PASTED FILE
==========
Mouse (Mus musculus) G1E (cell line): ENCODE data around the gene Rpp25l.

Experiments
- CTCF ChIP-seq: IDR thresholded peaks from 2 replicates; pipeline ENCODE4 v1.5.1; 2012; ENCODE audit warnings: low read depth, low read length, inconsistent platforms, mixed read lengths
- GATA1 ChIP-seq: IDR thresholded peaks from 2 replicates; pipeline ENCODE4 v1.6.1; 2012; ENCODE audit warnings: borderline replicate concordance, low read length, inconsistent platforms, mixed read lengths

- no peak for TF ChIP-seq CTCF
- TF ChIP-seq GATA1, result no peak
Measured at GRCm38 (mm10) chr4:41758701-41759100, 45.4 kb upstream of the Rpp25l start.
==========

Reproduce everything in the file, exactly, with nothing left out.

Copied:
Mouse (Mus musculus) G1E (cell line): ENCODE data around the gene Rpp25l.

Experiments
- CTCF ChIP-seq: IDR thresholded peaks from 2 replicates; pipeline ENCODE4 v1.5.1; 2012; ENCODE audit warnings: low read depth, low read length, inconsistent platforms, mixed read lengths
- GATA1 ChIP-seq: IDR thresholded peaks from 2 replicates; pipeline ENCODE4 v1.6.1; 2012; ENCODE audit warnings: borderline replicate concordance, low read length, inconsistent platforms, mixed read lengths

- no peak for TF ChIP-seq CTCF
- TF ChIP-seq GATA1, result no peak
Measured at GRCm38 (mm10) chr4:41758701-41759100, 45.4 kb upstream of the Rpp25l start.